A survey of bankers has indicated signs of the slowdown in the US farmland price growth forecast by the Federal Reserve earlier this week, showing appreciation slowing in states such as Illinois and Nebraska.
Prices of farmland in the main US cropping states remain on an upward path this month, Creighton University said, putting an index figure of 64.6 on the market, comfortably above the 50.0 level which indicates zero growth.
"Economic growth among countries importing US food, along with the Federal Reserve's cheap money policies, continue to boost farm income and support higher prices for agricultural land," Creighton Economist Ernie Goss said.
Indeed, fewer buyers are needing loans to buy land, with "very strong" farm income allowing "farmers to pay cash for their farmland purchases", he said.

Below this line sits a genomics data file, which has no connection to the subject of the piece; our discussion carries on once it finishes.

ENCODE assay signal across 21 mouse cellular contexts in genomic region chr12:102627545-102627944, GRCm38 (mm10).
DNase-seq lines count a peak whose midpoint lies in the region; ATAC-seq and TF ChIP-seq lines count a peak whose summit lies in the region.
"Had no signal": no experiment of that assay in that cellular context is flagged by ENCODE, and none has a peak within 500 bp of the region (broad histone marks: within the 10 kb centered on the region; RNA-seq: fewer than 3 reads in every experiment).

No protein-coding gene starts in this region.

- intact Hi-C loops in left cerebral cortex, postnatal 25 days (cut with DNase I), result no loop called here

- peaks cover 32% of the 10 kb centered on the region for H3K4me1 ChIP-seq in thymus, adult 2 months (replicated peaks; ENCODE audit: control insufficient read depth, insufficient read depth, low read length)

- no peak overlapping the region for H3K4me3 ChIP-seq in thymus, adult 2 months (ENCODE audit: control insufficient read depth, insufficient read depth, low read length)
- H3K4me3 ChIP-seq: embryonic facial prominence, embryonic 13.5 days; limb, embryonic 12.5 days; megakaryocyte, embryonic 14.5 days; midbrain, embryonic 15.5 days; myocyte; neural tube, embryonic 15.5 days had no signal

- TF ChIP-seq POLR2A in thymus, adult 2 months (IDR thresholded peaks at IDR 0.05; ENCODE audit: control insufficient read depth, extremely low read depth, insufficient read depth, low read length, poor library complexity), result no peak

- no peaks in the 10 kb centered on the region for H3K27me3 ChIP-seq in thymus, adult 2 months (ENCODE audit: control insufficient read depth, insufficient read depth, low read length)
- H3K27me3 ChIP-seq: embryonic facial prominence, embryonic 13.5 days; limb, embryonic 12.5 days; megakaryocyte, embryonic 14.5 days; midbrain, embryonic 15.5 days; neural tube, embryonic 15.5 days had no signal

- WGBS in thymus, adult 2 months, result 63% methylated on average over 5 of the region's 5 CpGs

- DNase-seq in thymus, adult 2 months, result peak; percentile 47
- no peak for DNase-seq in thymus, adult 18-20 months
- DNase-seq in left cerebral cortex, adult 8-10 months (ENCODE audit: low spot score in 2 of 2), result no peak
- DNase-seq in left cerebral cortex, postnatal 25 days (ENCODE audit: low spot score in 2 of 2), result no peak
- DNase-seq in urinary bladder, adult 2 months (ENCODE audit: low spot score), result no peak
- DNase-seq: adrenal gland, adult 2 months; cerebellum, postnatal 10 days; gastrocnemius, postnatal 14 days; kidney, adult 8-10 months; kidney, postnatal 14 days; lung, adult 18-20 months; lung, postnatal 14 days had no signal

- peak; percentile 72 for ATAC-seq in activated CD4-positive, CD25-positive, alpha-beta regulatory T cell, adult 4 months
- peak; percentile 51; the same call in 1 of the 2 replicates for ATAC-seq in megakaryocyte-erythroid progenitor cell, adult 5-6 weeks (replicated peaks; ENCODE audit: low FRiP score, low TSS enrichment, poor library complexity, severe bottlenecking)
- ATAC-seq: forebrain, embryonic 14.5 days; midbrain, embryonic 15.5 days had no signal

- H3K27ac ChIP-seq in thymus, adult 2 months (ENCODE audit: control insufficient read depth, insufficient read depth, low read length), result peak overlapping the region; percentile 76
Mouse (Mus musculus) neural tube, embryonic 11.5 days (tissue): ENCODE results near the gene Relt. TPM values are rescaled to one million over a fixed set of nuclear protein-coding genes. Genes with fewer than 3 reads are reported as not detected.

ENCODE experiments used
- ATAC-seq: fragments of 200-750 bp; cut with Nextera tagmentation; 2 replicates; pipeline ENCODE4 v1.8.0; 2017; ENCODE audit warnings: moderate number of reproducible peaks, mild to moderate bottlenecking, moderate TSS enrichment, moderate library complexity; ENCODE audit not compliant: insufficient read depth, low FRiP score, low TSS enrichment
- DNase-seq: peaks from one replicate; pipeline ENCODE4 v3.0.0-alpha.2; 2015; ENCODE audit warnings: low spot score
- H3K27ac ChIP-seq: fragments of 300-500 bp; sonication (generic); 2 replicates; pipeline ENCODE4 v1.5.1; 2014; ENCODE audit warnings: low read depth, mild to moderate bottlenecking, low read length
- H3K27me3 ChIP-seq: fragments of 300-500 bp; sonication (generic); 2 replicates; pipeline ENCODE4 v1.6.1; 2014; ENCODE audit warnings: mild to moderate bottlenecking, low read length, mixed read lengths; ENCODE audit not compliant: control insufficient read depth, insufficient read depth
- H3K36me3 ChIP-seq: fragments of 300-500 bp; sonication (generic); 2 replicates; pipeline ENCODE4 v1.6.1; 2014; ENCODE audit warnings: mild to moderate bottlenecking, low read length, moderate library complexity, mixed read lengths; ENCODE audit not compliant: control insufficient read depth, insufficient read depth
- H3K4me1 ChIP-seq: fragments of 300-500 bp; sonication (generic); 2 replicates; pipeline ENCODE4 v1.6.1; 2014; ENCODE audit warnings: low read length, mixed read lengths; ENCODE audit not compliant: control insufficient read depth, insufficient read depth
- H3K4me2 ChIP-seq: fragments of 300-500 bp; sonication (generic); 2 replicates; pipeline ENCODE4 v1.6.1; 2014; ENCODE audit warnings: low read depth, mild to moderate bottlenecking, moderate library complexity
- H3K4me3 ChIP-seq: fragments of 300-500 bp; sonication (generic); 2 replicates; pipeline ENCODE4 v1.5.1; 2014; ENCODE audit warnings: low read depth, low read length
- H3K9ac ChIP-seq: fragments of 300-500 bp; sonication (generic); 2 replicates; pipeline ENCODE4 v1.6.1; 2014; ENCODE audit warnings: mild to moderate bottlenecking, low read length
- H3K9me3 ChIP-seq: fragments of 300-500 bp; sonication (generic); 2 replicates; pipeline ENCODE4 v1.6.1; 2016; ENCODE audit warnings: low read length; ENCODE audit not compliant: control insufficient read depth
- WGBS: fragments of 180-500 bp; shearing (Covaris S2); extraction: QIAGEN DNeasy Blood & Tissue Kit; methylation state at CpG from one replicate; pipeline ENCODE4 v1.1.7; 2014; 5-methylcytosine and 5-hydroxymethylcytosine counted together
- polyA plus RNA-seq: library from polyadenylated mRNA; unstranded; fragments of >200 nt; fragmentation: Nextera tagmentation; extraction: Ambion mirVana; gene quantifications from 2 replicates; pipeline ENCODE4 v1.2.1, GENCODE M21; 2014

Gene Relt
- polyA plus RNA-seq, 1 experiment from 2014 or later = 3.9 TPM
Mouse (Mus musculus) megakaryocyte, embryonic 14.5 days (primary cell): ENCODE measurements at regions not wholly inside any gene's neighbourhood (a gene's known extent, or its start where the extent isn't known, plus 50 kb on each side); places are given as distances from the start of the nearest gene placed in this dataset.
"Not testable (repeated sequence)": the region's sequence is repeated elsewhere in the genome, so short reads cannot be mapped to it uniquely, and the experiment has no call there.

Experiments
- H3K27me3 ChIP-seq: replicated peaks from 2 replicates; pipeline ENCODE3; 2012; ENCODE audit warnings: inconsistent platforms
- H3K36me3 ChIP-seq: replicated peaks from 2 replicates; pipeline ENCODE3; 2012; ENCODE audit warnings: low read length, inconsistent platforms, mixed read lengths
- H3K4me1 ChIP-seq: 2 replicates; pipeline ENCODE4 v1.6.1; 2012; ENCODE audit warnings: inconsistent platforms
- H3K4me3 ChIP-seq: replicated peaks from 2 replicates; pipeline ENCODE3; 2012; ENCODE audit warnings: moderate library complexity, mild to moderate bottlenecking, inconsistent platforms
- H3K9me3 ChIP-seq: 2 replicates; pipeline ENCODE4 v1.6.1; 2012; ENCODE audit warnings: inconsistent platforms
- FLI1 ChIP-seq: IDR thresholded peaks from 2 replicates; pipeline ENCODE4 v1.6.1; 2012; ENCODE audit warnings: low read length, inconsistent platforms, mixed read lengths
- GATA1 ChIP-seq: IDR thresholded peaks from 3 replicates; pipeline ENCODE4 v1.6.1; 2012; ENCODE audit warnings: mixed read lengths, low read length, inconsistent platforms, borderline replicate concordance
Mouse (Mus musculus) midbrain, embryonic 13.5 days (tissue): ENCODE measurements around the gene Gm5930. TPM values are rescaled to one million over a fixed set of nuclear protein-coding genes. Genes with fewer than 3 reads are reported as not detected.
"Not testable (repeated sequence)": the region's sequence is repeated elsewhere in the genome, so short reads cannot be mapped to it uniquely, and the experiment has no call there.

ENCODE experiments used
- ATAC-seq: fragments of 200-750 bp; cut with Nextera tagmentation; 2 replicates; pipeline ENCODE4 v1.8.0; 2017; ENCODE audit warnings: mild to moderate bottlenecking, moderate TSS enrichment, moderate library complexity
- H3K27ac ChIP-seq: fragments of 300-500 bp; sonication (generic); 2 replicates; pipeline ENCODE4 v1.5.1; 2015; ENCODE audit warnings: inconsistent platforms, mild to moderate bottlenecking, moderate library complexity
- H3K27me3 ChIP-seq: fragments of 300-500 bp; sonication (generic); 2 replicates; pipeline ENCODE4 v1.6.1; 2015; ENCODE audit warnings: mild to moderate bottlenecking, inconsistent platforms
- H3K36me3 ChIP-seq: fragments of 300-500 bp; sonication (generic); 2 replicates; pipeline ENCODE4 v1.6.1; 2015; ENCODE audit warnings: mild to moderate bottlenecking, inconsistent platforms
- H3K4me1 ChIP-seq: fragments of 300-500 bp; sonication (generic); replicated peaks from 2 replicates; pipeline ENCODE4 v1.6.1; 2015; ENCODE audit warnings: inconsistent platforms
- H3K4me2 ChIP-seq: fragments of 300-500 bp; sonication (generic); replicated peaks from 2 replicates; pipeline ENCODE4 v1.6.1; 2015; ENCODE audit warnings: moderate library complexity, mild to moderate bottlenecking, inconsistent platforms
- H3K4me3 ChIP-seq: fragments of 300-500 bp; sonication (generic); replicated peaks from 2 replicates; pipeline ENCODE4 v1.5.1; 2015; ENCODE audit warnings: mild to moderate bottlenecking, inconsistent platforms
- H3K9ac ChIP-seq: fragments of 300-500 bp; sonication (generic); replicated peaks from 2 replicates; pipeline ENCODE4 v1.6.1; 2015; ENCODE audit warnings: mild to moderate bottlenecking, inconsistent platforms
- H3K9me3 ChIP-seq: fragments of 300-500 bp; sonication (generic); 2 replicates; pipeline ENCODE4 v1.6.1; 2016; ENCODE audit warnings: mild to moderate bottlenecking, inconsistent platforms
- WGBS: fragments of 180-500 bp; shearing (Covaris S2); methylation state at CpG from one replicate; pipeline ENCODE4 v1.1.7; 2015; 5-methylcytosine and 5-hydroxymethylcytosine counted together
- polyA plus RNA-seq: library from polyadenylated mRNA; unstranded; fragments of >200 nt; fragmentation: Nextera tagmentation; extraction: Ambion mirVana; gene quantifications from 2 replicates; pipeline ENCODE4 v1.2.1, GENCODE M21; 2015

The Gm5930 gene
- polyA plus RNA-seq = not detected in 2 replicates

However, the price index, drawn from a survey of bankers in states from Colorado to Iowa to Wyoming, notched up a second successive month of decline, since Professor Goss in March warned that the farmland price "bubble" was to lose some of its upward pressure.
Indeed, the index and was at its lowest level since August last year, and came in at levels below 55 in Missouri and Nebraska, while slowing to 56.0 in Illinois, the second-ranked corn and soybean producing state.
The data follow a caution in a report from the Federal Reserve's Chicago bank earlier this week that the rate of growth in US land prices may be about to slow from its heady pace at the start of the year.
And Mr Goss said that he expected softer agricultural commodity prices and slower global economic growth "to restrain growth in the months ahead" in the rural economy.
Professor Goss based his March forecast of lower farmland prices ahead on ideas of "somewhat higher interest rates and softer agriculture commodity prices".